History was another of Guy’s favourite subjects, he loved poring over the many sets of history books his mother had at home. He had a big head start of knowledge over every other boy in his class. His teacher wrote acres of illegible chalk on the huge blackboard, or droned at the class, reading from books. Guy’s attention wandered, he was bored. His previously insatiable thirst for the wonders of history, drained from him in this environment.
The subjects he excelled at were delivered in a way that discouraged him at best and put him right off them at worst. The subjects he didn’t get on with were made increasingly painful and pointless, by teachers who weren’t engaged with the subjects, or the students.
(As an aside, if as a teacher, you aren’t engaged your subject, or your students, then just get out of teaching, you obviously hate your job and you are ruining young peoples lives. You have no business being in charge of young minds. You’re in the wrong place)
There was nothing good for him here now. The teachers had washed their hands of the boy who was more trouble than he was worth, because their time was better spent with the handful in the class who embraced this Victorian education system, people like Richard.
At the end of every painful and pointless day at school, he returned to the hostel, the news of his disruption at school would earn him punishment in the form of being gated at weekends, this meant he couldn’t go home and had to do all the crap jobs around the hostel while the other boys were on weekend leave with their families. Those who hadn’t gone home were allowed into town, or to visit friends, or just go out wherever they liked during the day. Guy wasn’t allowed outside the hostel gates, or school grounds, because he was always gated.
The Prefects didn’t like boys who didn’t conform, so they goaded him into making silly mistakes like answering back, which would get him gated again. Ralph and his good mate and partner in crime, the school psychopath just beat him, often the school psychopath, who everyone was terrified of, singled Guy out for special treatment.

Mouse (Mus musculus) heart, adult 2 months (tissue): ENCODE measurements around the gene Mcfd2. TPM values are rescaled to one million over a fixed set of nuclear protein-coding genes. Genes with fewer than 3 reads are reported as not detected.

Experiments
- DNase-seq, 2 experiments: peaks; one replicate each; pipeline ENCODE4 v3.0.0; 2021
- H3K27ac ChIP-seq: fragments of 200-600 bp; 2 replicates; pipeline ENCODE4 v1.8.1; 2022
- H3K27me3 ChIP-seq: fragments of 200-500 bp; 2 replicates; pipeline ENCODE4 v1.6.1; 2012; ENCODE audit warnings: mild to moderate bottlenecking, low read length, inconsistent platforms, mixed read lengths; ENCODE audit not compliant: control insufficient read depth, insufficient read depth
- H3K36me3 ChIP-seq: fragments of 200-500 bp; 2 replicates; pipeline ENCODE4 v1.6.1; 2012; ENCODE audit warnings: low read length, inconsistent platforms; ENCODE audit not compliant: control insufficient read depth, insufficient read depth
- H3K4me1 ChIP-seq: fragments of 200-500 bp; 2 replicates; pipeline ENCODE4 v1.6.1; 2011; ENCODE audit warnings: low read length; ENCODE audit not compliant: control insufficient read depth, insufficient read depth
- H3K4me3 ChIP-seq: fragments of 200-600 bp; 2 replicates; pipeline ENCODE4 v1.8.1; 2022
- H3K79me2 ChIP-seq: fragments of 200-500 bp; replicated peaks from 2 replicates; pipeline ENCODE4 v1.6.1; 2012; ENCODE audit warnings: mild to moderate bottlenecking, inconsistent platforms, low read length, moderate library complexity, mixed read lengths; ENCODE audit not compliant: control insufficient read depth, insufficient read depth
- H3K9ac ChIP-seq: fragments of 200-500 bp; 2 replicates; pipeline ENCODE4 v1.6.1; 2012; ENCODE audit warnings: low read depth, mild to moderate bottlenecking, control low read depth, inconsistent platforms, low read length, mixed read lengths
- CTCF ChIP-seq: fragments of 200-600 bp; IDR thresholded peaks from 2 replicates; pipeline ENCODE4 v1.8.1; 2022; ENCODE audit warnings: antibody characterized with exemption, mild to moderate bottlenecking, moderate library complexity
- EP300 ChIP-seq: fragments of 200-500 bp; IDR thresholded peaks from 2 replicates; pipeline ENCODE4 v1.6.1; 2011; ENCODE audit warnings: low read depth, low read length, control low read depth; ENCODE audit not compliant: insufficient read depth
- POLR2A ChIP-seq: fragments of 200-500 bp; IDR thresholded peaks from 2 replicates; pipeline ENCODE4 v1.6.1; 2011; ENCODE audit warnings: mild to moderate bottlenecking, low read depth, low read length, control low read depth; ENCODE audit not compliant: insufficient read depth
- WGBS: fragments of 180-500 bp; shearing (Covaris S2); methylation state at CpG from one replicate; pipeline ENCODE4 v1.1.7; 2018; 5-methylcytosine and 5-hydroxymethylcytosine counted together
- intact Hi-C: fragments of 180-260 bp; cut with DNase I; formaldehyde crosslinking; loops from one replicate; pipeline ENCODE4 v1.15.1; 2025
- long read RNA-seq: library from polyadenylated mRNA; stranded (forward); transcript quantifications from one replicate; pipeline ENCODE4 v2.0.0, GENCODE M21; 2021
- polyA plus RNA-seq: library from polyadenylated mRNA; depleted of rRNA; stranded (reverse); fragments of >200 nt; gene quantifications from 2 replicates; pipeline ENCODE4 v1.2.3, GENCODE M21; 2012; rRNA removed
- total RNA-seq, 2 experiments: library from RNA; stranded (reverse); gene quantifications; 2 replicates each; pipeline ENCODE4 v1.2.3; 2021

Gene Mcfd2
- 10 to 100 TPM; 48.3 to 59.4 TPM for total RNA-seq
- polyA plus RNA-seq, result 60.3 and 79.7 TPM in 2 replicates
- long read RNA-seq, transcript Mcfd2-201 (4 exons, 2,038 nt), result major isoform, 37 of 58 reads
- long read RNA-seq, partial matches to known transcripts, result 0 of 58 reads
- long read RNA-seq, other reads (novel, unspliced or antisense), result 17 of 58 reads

The psychopath was a giant and also house captain, which meant he had his own flat in the hostel, so he could summon Guy, or anyone, it wasn’t just Guy, for an extra curricular private beating or just a bit of light torture whenever he was bored.
This giant bully was Captain of the first fifteen, a member of the New Zealand Schools rugby team, at least 6ft 3, School heavy weight boxing champion and all round nasty piece of work. He seemed to enjoy nothing more than punching, choking, whipping, and kicking boys half his size. He ruined people’s lives, but was a pillar of the school. His younger brother was smaller, but even meaner.
Sometimes the giant psychopath would invite Ralph round as well. Guy did everything he could to never go anywhere near the psychopaths flat.
Unfortunately he couldn’t hide from Ralph though, Ralph slept in his dorm.
The older boys recognised Guy as an outsider, too smart and too clever, always with an answer back, but a troublemaker. He didn’t fit in. So he was picked on by everyone, even the boys in his own year, largely avoided him, because they would get bullied by association.
Occasionally Mrs Doyle would intervene, overrule the gating and make Guy go home. She would also let him have the shelter of the sick bay for a day or two here and there, because she knew what was going on and felt sorry for him. The sick bay was a simple quiet room, near her quarters where none of the boys were allowed through, unless they were sick of course, it was like a sanctuary. Nobody knew he was there, they just didn’t know where he was.
This was Guy’s life for the next year and a half.
Meanwhile, Hemi was having his own challenges…
Categories: New Zealand